Tyndale’s critique was certainly appropriate for his time. It had the ring of truth in 1528. And it still does today. For Tyndale, it is crystal clear that the Protestant doctrine of the priesthood of all believers profoundly impacts the understanding and practice of “ordination.” Decades of developing and implementing organizational policies and structures can dim that clarity. Without being fully cognizant of it, we can drift toward a medieval, sacramental view of ordination. Policies that, from an organizational point of view, may seem appropriate and helpful can become theologically toxic if they are not ruled by this truth: “We are all equally beloved in Christ, and God hath sworn to all indifferently.” From the divine point of view, there is no difference in status or worth between “pastor” and “lay person.” Indeed, pastors are themselves members of the laity, the laos, the people of God. “Ordain” and “Ordained” in the New Testament While the history of people like William Tyndale is instructive and provides important guidance, it is ultimately to the pages of the Bible that we must turn. Because our church’s shared understandings of “ordination” were shaped in an era when the KJV predominated, it is helpful to attend to the ways “ordain” is used in that translation. It is our sense that many Seventh-day Adventists, reading the biblical terms “ordain” and “ordained”, have assumed these reflect an ordination service (Note: The term “ordination” does not occur in the KJV). In fact, “ordain”/”ordained” in the KJV NT translates a variety of Greek verbs that are generally better translated “appoint”/”appointed” and have in view the moment when a person is “appointed” to a position of service. This becomes obvious as we review all the passages where the term “ordain” or “ordained” is used to describe humans (other than Christ) in the KJV NT:

Reflections on the Theology and Practice of Ordination, p. 3

Mark 3:14

And he ordained twelve, that they should be with him, and that he might send them forth to preach . . . Ye have not chosen me, but I have chosen you, and ordained you, that ye should go and bring forth fruit, and that your fruit should remain: that whatsoever ye shall ask of the Father in my name, he may give it you. Wherefore of these men which have companied with us all the time that the Lord Jesus went in and out among us, beginning from the baptism of John, unto that same day that he was taken up from us, must one be ordained to be a witness with us of his resurrection. And when they had ordained them elders in every church, and had prayed with fasting, they commended them to the Lord, on whom they believed. Let every soul be subject unto the higher powers. For there is no power but of God: the powers that be are ordained of God. Whereunto I am ordained a preacher, and an apostle, (I speak the truth in Christ, and lie not;) a teacher of the Gentiles in faith and verity. For this cause left I thee in Crete, that thou shouldest set in order the things that are wanting, and ordain elders in every city, as I had appointed thee . . For every high priest taken from among men is ordained for men in things pertaining to God, that he may offer both gifts and sacrifices for sins:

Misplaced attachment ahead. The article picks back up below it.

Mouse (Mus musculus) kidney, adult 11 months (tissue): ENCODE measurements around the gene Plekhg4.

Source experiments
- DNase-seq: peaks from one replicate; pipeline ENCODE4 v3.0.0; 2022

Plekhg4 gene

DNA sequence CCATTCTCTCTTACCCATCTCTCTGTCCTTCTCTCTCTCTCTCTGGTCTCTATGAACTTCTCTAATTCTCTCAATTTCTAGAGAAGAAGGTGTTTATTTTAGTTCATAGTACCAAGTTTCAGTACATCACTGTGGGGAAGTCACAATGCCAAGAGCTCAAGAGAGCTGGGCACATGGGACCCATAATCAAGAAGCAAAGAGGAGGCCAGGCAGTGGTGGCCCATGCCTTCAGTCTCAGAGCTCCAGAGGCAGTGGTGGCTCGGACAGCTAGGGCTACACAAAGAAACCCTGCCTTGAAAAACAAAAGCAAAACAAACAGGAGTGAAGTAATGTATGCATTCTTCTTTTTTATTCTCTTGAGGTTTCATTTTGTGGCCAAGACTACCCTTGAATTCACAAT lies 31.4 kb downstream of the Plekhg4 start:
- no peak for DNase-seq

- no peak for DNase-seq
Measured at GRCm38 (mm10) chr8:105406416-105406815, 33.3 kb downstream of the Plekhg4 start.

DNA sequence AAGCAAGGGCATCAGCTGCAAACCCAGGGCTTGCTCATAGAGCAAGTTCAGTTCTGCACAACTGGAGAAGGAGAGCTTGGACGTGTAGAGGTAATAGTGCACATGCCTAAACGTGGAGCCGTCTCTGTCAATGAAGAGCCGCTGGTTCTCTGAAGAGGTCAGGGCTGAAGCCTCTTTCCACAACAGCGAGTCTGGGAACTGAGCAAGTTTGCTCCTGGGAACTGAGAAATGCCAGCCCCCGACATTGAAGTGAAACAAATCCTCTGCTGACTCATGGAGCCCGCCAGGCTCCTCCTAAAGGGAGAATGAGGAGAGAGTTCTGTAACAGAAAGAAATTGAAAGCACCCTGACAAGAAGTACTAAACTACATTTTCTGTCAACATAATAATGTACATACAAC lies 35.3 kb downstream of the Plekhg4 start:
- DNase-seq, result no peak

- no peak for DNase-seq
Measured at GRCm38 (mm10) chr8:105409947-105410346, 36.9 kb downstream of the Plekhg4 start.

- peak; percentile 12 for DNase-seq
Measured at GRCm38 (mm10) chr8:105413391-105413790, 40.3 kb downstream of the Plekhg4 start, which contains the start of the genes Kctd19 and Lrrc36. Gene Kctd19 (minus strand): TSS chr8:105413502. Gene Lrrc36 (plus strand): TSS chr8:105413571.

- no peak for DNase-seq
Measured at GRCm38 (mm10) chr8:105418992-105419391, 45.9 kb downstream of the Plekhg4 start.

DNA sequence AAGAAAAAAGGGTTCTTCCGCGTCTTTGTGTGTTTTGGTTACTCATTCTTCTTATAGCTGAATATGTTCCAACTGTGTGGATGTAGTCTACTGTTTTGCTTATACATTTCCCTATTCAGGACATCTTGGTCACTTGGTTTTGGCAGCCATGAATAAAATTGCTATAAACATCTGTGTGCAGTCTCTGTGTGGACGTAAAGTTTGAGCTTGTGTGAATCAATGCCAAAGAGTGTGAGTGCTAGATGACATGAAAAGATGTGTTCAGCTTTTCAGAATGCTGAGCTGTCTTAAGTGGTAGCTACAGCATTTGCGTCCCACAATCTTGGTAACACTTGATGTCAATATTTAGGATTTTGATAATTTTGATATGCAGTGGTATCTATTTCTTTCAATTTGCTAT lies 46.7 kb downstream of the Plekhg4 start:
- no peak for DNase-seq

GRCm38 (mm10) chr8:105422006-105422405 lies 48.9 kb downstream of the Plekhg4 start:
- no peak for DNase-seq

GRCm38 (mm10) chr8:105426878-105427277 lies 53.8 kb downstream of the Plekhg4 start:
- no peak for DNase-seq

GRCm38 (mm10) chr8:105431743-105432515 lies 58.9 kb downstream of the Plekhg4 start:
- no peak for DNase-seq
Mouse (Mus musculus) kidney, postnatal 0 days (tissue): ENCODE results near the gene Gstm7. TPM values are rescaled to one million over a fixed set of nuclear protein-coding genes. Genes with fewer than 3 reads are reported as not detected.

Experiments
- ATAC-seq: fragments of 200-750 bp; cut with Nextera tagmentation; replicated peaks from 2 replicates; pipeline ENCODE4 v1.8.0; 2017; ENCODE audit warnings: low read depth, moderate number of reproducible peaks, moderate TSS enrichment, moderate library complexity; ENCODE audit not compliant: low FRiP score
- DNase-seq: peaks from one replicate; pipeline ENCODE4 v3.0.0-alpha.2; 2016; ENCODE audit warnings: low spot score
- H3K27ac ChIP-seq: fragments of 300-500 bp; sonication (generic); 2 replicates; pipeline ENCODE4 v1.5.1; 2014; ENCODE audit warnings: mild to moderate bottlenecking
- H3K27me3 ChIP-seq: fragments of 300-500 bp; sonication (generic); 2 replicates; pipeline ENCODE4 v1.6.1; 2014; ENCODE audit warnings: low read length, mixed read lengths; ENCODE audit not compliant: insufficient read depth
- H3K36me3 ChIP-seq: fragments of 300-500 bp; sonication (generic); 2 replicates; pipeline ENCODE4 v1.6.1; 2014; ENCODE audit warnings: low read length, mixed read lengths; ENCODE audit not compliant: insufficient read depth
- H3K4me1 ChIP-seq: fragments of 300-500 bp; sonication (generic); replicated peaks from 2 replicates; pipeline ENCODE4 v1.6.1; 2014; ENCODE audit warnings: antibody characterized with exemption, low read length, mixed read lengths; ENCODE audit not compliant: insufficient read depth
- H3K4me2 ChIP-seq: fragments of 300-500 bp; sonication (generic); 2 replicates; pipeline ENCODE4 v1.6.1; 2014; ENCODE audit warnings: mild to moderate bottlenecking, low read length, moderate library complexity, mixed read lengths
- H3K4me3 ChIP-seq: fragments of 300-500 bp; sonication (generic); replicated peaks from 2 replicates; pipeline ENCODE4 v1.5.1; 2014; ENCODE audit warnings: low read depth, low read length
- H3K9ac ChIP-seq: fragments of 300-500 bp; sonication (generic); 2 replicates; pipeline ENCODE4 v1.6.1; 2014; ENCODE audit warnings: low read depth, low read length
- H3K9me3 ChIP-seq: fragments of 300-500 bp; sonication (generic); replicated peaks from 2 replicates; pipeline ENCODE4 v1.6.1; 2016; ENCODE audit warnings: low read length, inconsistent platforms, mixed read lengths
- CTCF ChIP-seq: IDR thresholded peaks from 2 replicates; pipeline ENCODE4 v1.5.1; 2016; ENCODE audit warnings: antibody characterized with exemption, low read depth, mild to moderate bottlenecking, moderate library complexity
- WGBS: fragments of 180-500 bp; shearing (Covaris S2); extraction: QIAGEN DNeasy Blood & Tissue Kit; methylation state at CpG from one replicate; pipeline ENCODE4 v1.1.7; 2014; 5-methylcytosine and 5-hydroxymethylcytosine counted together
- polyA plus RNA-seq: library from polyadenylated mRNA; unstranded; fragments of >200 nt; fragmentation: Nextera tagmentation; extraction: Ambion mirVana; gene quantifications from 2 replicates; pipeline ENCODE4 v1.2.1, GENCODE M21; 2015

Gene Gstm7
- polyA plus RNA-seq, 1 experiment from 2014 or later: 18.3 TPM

And he appointed twelve (whom he also named apostles) so that they might be with him and he might send them out to preach . . . You did not choose me, but I chose you and appointed you that you should go and bear fruit and that your fruit should abide, so that whatever you ask the Father in my name, he may give it to you. So one of the men who have accompanied us during all the time that the Lord Jesus went in and out 22 among us, beginning from the baptism of John until the day when he was taken up from us—one of these men must become with us a witness to his resurrection." And when they had appointed elders for them in every church, with prayer and fasting they committed them to the Lord in whom they had believed. Let every person be subject to the governing authorities. For there is no authority except from God, and those that exist have been instituted by God. For this I was appointed a preacher and an apostle (I am telling the truth, I am not lying), a teacher of the Gentiles in faith and truth. This is why I left you in Crete, so that you might put what remained into order, and appoint elders in every town as I directed you . . . For every high priest chosen from among men is appointed to act on behalf of men in relation to God, to offer gifts and sacrifices for sins.

Verb / Meaning poieō, to do or to make; Here, to appoint tithēmi, to put or to place; Here, to 3 appoint or assign

John 15:16

Acts 1:21-22

ginomai, to become

Acts 14:23

cheirotoneō, to elect, 4 choose or install